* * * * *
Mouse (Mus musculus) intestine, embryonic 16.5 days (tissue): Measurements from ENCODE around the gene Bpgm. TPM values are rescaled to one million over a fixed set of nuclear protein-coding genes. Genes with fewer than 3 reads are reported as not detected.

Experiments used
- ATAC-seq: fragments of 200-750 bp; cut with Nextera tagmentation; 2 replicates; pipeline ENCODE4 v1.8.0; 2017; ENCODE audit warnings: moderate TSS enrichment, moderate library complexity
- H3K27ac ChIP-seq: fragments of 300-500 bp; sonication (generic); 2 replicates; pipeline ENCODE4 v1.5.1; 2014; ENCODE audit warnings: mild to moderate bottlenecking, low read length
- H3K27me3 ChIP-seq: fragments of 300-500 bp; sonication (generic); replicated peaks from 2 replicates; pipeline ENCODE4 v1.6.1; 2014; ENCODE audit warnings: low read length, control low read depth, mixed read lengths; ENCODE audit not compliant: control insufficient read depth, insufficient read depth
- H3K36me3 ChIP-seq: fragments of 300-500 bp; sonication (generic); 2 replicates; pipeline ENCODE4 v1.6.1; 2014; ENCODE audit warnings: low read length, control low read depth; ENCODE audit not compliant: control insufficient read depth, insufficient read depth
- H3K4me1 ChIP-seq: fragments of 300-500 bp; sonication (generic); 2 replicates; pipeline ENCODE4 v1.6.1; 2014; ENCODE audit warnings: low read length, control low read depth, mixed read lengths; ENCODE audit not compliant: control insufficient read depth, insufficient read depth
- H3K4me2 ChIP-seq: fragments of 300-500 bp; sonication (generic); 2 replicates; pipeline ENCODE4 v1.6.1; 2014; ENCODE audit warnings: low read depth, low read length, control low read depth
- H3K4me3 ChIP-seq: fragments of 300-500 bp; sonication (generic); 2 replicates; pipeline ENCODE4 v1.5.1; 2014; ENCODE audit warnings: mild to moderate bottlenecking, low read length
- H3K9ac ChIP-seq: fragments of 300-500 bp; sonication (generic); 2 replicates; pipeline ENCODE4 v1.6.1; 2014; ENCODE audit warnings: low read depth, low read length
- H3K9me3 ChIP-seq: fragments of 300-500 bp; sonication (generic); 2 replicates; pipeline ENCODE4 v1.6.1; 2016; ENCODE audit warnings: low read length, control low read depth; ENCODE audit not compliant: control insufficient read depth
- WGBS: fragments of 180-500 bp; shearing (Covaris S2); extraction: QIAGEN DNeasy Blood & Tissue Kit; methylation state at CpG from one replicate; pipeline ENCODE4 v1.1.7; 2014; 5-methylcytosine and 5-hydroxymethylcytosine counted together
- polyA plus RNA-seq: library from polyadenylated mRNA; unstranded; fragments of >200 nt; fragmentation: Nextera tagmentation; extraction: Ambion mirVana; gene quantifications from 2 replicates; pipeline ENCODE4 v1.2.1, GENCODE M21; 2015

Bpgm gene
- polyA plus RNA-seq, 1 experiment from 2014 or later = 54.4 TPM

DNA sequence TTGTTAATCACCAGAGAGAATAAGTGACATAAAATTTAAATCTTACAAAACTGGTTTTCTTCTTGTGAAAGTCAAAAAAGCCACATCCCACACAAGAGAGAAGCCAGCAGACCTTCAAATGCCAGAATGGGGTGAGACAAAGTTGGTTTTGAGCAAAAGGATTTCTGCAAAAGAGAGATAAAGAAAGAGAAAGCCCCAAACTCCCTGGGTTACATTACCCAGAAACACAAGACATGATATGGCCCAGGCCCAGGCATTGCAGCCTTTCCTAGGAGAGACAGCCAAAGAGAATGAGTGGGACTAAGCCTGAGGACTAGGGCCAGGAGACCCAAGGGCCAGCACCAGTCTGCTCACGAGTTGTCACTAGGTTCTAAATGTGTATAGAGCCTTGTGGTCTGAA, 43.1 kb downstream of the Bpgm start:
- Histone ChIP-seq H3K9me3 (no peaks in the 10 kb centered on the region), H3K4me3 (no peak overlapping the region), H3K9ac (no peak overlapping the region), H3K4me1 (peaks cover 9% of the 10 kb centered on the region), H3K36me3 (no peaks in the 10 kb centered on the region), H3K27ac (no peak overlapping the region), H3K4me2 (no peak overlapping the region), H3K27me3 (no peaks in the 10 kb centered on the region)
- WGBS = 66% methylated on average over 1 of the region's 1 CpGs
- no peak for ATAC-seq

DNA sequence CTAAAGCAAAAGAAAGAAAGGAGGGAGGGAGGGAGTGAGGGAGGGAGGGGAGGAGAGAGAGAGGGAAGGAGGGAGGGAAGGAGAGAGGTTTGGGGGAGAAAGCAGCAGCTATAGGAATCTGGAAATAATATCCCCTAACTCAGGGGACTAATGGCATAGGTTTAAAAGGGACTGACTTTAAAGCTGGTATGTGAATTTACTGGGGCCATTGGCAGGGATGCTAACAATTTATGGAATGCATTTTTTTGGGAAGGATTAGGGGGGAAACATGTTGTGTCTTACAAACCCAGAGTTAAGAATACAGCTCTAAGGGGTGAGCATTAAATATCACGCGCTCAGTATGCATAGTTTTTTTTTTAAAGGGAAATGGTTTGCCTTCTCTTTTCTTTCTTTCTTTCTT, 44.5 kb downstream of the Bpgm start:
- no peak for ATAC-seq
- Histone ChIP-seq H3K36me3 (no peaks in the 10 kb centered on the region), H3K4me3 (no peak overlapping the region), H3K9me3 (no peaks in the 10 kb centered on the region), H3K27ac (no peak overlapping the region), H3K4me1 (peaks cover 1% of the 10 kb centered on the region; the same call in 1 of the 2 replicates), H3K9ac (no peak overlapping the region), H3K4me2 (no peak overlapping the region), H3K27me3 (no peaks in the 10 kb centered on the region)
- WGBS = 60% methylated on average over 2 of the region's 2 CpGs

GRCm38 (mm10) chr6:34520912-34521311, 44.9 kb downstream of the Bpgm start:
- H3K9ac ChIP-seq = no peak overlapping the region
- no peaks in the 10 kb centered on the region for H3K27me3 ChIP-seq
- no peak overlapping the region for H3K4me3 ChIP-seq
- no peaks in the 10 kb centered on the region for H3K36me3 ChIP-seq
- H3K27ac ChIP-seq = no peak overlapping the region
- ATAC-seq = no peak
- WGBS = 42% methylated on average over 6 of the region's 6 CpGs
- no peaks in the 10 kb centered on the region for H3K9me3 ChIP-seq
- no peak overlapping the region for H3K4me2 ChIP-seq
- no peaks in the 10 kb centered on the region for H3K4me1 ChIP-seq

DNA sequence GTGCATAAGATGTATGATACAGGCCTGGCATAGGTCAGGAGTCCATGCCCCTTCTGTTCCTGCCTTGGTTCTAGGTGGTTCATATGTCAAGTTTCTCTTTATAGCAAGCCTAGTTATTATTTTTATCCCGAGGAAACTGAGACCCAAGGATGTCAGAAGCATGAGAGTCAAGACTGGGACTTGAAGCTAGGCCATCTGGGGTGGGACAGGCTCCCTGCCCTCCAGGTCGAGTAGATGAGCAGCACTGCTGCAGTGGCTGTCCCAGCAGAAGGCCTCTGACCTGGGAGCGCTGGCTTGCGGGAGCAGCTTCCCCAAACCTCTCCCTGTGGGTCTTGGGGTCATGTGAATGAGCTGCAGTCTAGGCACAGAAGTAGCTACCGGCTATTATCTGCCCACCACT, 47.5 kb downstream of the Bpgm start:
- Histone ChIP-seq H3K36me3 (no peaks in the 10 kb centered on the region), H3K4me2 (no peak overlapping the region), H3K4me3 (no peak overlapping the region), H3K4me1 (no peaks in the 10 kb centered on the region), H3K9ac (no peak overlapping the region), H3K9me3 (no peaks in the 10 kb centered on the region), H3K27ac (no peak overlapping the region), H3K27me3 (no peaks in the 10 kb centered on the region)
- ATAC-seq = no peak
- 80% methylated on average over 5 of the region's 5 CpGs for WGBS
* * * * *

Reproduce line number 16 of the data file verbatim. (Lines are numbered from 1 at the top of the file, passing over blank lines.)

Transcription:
DNA sequence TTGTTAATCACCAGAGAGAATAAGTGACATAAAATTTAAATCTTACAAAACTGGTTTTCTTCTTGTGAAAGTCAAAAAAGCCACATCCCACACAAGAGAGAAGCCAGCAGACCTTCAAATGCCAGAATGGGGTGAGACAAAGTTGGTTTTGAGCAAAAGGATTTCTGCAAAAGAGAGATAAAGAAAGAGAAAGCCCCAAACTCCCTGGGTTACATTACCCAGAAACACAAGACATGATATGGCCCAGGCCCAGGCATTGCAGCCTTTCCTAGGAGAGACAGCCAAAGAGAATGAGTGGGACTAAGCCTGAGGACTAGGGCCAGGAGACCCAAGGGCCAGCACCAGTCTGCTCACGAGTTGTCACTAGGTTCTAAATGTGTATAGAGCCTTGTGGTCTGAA, 43.1 kb downstream of the Bpgm start: